May All Beings Be Well and Happy
By Rev. Master Seikai
We are now ten months into the Coronavirus epidemic in the United States, and 300,000 people have died directly as a result of being infected. You would think that a public health crisis of this magnitude would galvanize the general public into working together to stem the tide of the disease and to find solutions for stopping it. But, as we all know, the reality is that although this may be true for many people—or even most people—there is still a significant percentage of the population which has been led to believe that the whole thing is a hoax. Or that it isn’t a big deal and it won’t affect me. Or that my religious faith will prevent me from becoming infected.
We have all been warned and instructed that wearing a face mask is essential in both preventing oneself from breathing in the pathogens, and to not inadvertently breathe it out on other people should you happen to be a carrier of it without yet being aware that this is the case. Again, as we all know, there are those who refuse to wear a face mask since they regard it as an infringement upon their individual rights and freedoms as an American. For such people, it would appear that their sense of individual freedom outweighs any social responsibility they might have, as a member of a family, community, county, state or nation. Their sense of freedom entitles them to recklessly spread a disease.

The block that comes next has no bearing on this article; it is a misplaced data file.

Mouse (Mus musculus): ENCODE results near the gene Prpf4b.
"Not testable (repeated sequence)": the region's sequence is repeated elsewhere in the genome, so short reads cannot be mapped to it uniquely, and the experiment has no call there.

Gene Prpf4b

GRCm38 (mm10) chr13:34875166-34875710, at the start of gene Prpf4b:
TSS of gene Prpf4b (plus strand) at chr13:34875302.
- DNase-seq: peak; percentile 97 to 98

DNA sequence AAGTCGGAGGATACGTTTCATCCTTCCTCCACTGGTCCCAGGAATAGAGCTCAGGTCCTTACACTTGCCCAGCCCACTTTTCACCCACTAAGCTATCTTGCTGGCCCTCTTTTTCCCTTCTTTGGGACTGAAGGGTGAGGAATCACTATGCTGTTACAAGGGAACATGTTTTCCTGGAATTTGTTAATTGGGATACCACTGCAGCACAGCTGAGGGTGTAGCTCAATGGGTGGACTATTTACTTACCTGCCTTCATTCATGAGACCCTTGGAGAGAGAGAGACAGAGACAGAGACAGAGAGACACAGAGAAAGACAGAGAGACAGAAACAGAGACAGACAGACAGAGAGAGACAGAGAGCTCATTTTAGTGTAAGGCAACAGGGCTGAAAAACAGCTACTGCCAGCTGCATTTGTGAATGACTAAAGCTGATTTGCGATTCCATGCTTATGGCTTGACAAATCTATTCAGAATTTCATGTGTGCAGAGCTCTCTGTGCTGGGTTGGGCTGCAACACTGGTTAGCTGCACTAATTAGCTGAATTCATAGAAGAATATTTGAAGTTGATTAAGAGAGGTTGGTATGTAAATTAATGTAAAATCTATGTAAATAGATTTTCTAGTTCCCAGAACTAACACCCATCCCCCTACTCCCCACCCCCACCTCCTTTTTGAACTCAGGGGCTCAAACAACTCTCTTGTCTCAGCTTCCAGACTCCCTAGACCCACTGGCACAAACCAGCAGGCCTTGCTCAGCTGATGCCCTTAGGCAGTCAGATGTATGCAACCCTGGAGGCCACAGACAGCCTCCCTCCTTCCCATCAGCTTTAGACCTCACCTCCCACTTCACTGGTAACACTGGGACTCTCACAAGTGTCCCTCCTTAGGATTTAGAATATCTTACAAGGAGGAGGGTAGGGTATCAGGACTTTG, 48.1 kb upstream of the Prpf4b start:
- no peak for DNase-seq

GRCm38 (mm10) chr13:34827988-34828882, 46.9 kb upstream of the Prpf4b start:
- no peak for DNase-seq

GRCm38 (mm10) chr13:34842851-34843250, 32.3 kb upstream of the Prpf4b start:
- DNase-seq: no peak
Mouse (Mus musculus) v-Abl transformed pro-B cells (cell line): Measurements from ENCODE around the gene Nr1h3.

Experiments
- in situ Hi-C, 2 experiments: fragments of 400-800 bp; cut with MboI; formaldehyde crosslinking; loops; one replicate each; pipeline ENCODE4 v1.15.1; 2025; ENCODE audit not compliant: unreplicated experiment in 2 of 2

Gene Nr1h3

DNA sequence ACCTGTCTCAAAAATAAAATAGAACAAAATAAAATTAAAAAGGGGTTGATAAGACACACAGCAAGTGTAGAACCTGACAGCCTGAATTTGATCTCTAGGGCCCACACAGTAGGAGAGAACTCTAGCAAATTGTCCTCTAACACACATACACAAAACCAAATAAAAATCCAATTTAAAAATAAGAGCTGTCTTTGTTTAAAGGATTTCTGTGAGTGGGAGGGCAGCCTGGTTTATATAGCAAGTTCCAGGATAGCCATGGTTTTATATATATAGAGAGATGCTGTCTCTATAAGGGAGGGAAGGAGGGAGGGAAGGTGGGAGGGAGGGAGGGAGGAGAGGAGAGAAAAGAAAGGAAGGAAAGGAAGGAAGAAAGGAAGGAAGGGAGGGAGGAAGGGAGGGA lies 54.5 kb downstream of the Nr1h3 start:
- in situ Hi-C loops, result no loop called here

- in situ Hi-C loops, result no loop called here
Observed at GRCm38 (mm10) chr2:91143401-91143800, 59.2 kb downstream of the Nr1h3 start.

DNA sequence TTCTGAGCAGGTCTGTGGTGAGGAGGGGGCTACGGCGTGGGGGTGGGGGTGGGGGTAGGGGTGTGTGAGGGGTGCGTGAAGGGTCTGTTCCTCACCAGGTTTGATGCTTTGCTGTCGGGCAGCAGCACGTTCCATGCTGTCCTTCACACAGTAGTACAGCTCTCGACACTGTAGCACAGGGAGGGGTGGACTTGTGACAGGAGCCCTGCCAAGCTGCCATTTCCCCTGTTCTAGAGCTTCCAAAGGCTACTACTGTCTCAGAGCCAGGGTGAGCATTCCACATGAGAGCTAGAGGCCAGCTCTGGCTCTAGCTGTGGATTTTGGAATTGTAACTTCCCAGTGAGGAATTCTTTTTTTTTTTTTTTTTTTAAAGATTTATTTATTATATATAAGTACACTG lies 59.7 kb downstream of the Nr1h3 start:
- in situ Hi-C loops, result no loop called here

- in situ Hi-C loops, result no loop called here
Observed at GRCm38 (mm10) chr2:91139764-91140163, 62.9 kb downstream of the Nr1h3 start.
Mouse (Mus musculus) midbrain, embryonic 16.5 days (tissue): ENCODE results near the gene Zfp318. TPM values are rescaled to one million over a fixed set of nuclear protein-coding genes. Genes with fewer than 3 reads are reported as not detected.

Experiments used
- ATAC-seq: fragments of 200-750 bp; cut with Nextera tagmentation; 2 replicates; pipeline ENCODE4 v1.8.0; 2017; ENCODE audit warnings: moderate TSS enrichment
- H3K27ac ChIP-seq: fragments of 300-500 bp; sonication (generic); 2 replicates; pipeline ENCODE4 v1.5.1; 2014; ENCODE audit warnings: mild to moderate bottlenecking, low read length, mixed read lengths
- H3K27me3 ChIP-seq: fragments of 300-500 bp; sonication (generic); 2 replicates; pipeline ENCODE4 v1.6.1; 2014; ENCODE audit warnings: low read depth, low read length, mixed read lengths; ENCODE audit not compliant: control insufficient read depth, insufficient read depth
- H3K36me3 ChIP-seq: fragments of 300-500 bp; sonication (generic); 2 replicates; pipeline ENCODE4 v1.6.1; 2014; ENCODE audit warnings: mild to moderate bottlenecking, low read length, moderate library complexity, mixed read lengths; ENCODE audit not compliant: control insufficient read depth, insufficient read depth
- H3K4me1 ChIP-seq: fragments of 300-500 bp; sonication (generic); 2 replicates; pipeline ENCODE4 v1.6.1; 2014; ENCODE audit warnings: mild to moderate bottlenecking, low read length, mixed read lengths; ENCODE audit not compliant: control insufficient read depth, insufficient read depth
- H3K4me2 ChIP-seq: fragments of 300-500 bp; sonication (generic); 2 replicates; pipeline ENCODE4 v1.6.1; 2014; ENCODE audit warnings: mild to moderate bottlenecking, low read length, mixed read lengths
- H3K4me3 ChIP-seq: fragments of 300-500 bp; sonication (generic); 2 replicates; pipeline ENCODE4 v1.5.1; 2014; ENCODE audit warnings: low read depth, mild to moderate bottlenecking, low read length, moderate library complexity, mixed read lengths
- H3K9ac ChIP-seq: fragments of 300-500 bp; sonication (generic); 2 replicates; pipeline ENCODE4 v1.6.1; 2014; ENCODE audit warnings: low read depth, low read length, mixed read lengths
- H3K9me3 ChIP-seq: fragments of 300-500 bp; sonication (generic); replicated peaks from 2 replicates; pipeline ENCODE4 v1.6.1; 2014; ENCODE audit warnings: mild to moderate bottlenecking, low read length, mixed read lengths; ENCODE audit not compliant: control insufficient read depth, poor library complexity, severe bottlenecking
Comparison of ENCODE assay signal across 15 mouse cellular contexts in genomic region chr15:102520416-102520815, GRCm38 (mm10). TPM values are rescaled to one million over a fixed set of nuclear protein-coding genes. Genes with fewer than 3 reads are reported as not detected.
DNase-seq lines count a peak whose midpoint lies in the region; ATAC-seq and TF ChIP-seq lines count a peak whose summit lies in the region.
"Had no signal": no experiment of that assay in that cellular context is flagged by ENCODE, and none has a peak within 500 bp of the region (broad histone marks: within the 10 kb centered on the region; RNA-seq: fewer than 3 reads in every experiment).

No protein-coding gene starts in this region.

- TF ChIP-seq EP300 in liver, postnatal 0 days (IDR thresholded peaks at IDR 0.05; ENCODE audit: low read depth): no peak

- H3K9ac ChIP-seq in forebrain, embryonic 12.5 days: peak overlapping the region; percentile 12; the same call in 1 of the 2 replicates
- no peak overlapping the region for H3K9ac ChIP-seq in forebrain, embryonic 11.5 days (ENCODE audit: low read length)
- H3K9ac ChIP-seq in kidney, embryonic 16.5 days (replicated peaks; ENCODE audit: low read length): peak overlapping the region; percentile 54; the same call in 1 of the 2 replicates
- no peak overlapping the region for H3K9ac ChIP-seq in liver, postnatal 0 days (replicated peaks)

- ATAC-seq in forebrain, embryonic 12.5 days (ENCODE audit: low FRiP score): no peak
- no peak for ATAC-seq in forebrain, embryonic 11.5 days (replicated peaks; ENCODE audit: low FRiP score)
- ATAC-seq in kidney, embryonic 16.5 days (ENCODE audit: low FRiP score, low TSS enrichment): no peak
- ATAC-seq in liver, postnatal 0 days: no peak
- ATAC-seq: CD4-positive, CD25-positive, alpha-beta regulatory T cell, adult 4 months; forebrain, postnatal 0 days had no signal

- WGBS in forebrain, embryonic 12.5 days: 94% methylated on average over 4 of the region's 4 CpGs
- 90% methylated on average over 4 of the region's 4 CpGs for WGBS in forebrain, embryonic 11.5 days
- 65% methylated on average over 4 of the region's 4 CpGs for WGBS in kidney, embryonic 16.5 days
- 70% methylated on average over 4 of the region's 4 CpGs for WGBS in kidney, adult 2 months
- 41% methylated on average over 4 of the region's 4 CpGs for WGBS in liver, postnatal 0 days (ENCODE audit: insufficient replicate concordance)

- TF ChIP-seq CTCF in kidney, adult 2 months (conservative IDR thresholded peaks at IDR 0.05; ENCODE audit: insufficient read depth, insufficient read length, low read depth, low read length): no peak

Recently I was reading an article concerning the alarming spread of the pandemic in the Upper Midwest of America. I came upon the following description of dealing with Coronavirus patients written by an emergency room nurse:
When I said “horror story,” I was cribbing. That was a description used in a series of mid-November tweets from a South Dakota emergency room nurse, Jodi Doering, that went viral. Doering was reeling from tending to dying Covid-19 patients who continued to insist that the coronavirus was some kind of hoax.
They “scream at you for a magic medicine” and warn that Joe Biden will ruin America even as they’re “gasping for breath,” she wrote. She added: “They call you names and ask why you have to wear all that ‘stuff’ because they don’t have Covid because it’s not real.”